[OSM-dev] Compression types in PBF Format

Stefan de Konink stefan at konink.de
Tue Nov 30 20:41:24 GMT 2010


-----BEGIN PGP SIGNED MESSAGE-----
Hash: SHA512

Hi,


Op 30-11-10 20:49, Frederik Ramm schreef:
> Stefan de Konink wrote:
>> This is the place for the 'too little, too late'. We are beyond the
>> point of 'what' the bitstream should look like: you ought to handle
>> what is defined now.
> 
> This is not how we work in OSM. We don't have standards. 

For some reason we do, this is not a free form fight. And if we can
change the API every week, I wonder why we are still at XML then.


> We can change
> stuff at any time, and indeed I would not hesitate for a second to
> change something in the PBF format if it turns out to repair a design
> problem or bring great benefit. (If it were my call which it isn't.)

The only reason your friend/collegue Jochen started to ask about it is
because he found it difficult to implement 4 ways to encode/decode the
data, which are in principle the same. So what that your tool doesn't
support a specific extension? If that compression is often used, who are
you fooling? Are you suddenly caring about linking -lbz2?


> I really don't like your attitude. It's great that you took the time to
> write pbf2osm but it seems you expect to be revered for it. You give the
> impression of someone for whom coding something is only a means to climb
> onto a platform from where he can heap spite onto others. (I remember
> you derogatory comments about C++ while you wrote pbf2osm, and putting
> comments like "osmosis devs failed to read the specs" in one's code is
> not exactly a sign of maturity either.)

Whats your point? I also wrote the entire API 0.5 (R/W) and XAPI in a C
extention to a webserver. Ab-so-lu-te-ly nobody cares what I (or
probably anyone else) writes here, it was interesting that after 2 weeks
of publication Lennard came up with some detail that everyone who would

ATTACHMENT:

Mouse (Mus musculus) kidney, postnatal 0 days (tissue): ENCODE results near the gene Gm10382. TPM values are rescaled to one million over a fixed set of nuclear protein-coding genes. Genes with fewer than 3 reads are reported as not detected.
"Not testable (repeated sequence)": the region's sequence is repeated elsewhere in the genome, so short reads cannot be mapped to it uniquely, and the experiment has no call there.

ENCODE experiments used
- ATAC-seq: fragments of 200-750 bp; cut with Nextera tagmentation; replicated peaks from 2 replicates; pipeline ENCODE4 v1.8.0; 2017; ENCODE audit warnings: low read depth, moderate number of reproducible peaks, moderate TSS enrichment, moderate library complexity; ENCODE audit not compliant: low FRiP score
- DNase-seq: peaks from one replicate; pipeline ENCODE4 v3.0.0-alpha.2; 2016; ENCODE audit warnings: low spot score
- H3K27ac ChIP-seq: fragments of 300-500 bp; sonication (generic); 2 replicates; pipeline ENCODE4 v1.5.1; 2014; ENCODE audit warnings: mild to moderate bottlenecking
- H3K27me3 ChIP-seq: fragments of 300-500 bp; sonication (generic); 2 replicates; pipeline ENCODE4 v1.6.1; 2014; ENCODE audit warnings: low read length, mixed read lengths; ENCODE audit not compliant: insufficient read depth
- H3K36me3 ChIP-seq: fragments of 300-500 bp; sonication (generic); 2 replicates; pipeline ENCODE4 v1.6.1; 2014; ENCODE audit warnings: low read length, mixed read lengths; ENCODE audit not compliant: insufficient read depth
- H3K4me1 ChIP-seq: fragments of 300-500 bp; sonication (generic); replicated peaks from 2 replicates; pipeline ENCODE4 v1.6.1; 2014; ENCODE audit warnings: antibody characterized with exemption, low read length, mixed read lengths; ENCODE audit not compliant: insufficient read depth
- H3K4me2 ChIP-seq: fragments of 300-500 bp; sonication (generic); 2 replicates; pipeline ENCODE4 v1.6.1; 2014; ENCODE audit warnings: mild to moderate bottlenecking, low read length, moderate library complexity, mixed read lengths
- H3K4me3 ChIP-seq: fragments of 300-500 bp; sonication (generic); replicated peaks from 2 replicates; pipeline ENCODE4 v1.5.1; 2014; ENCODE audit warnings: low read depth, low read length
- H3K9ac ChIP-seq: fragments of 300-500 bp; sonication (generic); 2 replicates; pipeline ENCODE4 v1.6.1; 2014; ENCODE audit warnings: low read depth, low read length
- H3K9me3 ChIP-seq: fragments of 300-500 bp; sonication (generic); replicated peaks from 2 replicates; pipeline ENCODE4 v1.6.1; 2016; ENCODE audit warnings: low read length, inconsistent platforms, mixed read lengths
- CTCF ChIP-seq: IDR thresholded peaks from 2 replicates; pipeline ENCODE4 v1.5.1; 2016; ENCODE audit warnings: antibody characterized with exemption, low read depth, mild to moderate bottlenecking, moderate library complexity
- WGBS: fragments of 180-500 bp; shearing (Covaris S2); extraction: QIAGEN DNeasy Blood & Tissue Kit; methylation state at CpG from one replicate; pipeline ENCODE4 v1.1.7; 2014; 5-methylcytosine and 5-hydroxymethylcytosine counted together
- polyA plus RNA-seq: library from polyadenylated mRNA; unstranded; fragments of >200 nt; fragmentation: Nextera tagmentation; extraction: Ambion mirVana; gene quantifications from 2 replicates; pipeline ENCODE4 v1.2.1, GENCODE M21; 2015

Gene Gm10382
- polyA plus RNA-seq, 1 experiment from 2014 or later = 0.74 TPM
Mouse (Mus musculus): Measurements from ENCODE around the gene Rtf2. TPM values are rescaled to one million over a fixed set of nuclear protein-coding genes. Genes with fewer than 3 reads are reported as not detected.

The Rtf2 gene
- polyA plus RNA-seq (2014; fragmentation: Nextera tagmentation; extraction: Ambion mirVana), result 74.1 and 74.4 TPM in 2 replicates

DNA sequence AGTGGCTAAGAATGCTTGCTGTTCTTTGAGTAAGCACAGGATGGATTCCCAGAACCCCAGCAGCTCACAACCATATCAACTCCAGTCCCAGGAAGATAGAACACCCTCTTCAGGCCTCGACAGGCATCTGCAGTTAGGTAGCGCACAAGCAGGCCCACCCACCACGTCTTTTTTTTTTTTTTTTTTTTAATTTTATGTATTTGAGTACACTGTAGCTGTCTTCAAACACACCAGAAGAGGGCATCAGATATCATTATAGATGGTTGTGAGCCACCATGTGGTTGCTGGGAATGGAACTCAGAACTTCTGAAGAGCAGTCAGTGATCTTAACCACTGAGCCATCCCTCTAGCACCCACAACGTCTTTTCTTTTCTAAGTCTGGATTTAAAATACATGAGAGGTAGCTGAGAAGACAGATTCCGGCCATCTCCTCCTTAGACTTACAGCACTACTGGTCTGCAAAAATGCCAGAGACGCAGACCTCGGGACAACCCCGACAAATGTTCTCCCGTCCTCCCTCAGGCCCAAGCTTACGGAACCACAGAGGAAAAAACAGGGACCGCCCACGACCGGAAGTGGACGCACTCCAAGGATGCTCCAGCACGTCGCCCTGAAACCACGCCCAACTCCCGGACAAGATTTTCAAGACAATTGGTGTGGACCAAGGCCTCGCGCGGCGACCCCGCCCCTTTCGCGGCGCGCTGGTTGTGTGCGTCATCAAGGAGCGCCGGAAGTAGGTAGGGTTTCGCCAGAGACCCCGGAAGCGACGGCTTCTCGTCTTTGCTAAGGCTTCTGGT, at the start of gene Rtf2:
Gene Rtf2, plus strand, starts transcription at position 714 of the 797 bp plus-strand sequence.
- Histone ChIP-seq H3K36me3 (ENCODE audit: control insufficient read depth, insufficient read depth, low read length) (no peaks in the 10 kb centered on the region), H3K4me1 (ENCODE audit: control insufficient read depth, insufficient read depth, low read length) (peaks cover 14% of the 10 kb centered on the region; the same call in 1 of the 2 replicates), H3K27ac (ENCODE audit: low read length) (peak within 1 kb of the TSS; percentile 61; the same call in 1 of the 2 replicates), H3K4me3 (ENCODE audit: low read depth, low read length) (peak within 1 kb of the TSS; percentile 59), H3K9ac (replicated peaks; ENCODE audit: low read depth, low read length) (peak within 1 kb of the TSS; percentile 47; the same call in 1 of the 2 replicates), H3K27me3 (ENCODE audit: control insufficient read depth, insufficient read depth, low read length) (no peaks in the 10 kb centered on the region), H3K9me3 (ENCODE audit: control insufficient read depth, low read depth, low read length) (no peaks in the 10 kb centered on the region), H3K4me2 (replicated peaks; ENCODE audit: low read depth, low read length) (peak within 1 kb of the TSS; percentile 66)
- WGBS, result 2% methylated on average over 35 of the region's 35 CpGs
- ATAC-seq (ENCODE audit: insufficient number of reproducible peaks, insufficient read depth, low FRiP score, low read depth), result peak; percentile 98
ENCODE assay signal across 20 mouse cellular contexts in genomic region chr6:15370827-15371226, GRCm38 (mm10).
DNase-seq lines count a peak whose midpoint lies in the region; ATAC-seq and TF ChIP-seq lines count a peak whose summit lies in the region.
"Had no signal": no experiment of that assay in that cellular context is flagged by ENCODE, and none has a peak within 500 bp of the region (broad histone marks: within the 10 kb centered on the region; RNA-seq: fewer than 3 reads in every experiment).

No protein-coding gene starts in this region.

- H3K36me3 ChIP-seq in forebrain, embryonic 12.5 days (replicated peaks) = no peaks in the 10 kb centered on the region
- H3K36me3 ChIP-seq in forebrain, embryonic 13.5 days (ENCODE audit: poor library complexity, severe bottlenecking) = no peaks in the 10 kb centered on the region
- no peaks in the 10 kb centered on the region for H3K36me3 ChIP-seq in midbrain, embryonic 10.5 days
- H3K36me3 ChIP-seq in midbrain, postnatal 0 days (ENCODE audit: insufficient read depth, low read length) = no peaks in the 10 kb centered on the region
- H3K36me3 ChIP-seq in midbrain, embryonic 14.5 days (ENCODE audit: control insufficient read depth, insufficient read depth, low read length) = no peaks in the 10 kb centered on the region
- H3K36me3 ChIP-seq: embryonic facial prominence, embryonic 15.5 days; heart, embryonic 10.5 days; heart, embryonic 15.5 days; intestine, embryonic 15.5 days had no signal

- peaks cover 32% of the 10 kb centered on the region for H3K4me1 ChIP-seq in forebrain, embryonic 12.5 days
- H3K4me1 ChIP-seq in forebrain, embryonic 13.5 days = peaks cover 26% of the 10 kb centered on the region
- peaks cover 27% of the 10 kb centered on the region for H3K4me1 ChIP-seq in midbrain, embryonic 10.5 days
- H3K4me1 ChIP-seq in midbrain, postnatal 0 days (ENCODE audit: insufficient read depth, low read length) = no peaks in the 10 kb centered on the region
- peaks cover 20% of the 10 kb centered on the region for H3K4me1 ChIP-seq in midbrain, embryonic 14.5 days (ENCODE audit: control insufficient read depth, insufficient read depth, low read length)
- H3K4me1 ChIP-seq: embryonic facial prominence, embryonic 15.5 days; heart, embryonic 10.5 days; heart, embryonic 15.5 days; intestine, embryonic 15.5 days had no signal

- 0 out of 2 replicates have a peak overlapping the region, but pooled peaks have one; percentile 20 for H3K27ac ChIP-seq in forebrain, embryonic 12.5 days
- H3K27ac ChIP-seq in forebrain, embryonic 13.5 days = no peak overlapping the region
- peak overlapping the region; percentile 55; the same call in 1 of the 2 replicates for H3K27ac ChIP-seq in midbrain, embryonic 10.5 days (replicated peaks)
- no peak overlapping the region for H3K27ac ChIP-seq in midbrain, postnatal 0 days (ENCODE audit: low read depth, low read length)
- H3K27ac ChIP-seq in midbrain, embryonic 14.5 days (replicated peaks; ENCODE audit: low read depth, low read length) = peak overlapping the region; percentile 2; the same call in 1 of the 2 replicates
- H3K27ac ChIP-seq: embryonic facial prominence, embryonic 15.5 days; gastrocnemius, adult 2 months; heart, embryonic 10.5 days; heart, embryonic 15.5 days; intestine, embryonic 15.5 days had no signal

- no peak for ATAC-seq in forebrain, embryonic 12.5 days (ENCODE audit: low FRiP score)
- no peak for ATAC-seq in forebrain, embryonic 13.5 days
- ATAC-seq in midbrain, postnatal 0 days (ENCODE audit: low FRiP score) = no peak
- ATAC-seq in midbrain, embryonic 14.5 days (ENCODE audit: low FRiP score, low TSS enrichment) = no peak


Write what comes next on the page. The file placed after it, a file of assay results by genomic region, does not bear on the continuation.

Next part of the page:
have checked the output could have come up with after the first day the
code was published here.

My point is pretty clear, you want the threat PBF as something that is
in flux, I observe that feedback was requested and (virtually) nobody
cared. Protocolbuffers is something that can be extended. If someone
would actually CARE baout removing certain compression techniques he
would benchmark the compressionalgorithms  on the data presented and not
start in a:

"I do care that it seems I am writing code that might never be
used."

...so all code of Jochen should be used now? Get real. So exactly what
Scott suggest: why does nobody step in then, write code that nobody uses
afterwards and present a proper benchmark to show that bzip/gzip/lzma is
useless?



>> Then you probably also noticed that it is still a (huge) open question
>> to write a regression testsuite for all parsers and generators. And
>> since the general opinion is now that nobody wants to move until there
>> is a second implementation of osm2pbf (instead of actually switching),
>> everyone is waiting this greatly annoys me and probably not only me
>> but also the guy that actually took great effort to define the
>> protocol and review code of others and answer questions.
> 
> What exactly is your problem? PBF is alive and kicking. I'm using both
> Osmosis PBF support and your implementation of pbf2osm on a daily basis,
> and many downstream users of Geofabrik do the same.

This is my problem:
<http://planet.openstreetmap.org/>

And the fact that protocol buffers probably would make the API far more
efficient.


>> I find it totally respectless that *you* are now doubting his
>> qualities but didn't step forward when feedback was asked.
> 
> Excuse me, but discussing potential problems of a design is not a show
> of lack of respect - unless presented in a form like the aforementioned
> "osmosis devs failed to read the specs".

Oh dear, so because I actually feedbacked on Scott and asked questions,
and verified my code and implemented the specs I cannot complain osmosis
didn't? Sounds like we cannot bash IE6 anymore because it did an effort
to implement HTML rendering...


Why does this subject get me so angry? Because the request shows
lazyness and not an effort te show that something is useless because the
compression algorithm are not suited.


Stefan
-----BEGIN PGP SIGNATURE-----
Version: GnuPG v2.0.16 (GNU/Linux)
Comment: Using GnuPG with Mozilla - http://enigmail.mozdev.org/

iEYEAREKAAYFAkz1YXQACgkQYH1+F2Rqwn2+UwCglRWja5rs5jYs4iFp9C/PgJuE
Vw8An01ZXFsY6XFcFhEDDC9NP4B705W6
=l28+
-----END PGP SIGNATURE-----



More information about the dev mailing list